Beethoven the fuddy-duddy

Name a famous musical revolutionary.  Are you thinking of Beethoven?  Most people would agree that Beethoven represents the ne plus ultra as far as radical, creative geniuses are concerned.  I mean, if Beethoven wasn’t a program-bucker, nobody was.

Those same people might be surprised to learn what sort of musical thinking exerted a profound influence on their rule-breaking hero, and what sort of musical thinking went on in his own mind.

Johann Josef Fux’s Gradus ad Parnassum would perhaps be regarded by many as the ne plus ultra as far as stodgy, rule-oriented “non-music” is concerned.  In it he describes how best to lead individual voices so as to create variety and avoid redundancy.  He provides several musical examples, one of which (in 4 voices, some proceeding with different note-values) contains an intentionally crafted mistake: proceeding from one perfect interval to another via similar motion.

Fux says that this is not strictly desirable, but nevertheless permissible “because of the difficulty of th[e] species.”  (Perhaps Fux was aware of this, but the hidden fifth created by the similar motion between the outer voices is not the only problem with the progression; it also represents more overt parallel fifths, when one counts only the first notes of each measure.  The intervening scale in the lowest voice does not obliterate this parallel.)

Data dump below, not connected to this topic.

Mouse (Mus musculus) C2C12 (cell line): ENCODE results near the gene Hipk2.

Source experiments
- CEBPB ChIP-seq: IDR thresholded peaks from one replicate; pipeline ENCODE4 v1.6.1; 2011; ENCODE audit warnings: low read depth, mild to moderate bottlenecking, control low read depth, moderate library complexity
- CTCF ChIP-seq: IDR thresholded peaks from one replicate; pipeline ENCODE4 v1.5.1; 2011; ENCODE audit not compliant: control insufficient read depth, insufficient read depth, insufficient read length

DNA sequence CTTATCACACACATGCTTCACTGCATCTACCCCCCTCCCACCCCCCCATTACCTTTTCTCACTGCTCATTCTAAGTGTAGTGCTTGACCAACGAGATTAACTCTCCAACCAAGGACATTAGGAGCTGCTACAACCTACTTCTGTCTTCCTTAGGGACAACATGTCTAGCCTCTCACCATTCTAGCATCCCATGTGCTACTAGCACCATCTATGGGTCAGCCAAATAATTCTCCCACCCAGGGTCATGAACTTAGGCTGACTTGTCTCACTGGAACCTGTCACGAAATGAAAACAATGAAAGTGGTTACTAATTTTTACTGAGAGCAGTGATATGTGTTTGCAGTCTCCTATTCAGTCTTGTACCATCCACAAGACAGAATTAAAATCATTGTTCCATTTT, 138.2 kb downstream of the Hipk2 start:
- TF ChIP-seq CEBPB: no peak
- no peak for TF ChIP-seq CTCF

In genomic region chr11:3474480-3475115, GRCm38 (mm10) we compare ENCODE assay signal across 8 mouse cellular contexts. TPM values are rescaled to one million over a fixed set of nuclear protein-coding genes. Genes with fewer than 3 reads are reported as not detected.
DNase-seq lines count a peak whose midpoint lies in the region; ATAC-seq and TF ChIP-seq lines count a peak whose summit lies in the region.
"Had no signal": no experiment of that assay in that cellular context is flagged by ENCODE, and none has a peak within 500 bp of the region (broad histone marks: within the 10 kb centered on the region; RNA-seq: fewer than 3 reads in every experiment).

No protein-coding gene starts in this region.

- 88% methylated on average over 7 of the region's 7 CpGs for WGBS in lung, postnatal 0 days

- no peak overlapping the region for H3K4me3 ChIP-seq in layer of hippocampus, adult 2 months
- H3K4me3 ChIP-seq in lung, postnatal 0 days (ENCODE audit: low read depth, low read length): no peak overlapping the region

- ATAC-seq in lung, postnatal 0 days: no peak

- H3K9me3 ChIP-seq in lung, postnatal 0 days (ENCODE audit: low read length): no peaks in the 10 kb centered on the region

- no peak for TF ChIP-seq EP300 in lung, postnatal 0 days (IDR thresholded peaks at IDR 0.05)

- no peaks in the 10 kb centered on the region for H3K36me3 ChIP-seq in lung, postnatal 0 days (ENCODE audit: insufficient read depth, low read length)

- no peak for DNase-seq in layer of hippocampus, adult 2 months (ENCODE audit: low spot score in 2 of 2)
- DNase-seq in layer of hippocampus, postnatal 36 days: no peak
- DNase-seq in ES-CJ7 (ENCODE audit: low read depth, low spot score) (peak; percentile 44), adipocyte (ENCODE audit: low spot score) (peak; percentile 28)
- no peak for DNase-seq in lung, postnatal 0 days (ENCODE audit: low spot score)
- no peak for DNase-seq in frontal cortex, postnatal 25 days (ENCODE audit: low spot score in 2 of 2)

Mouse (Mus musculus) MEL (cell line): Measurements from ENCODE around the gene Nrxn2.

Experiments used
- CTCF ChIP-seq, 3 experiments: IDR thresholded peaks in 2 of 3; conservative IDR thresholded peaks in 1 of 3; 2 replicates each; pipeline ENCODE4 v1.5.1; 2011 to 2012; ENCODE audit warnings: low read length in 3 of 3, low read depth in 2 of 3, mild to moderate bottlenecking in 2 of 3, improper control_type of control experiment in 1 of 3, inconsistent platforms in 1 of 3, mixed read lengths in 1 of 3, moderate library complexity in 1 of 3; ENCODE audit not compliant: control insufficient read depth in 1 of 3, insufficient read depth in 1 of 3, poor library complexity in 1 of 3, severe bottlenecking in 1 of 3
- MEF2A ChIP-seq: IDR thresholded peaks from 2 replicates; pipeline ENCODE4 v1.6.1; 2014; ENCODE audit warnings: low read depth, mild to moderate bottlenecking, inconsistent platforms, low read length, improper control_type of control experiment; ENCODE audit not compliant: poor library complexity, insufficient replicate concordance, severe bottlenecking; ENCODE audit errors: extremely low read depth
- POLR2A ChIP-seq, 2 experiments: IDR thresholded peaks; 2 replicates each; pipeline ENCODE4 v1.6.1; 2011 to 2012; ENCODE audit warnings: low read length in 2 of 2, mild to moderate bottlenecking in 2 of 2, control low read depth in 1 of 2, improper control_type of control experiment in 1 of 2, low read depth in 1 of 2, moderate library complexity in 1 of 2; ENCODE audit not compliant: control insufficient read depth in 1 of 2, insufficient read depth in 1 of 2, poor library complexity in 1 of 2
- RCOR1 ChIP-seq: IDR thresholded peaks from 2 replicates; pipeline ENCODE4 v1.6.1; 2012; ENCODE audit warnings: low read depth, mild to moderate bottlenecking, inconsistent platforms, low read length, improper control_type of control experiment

Beethoven diligently studied Fux’s treatise, and made comments about what he learned.  About the above example specifically, Beethoven says: “The second progression, at B, would never be excusable for my ear.”

It seems Beethoven out-stodgied the stodgmeister.

Beethoven’s innovations were not necessarily ones that dealt explicitly with the musical content itself; rather, with surface phenomena: dynamic contrast, instrumental range, difficulty of performance, length of movements, etc.


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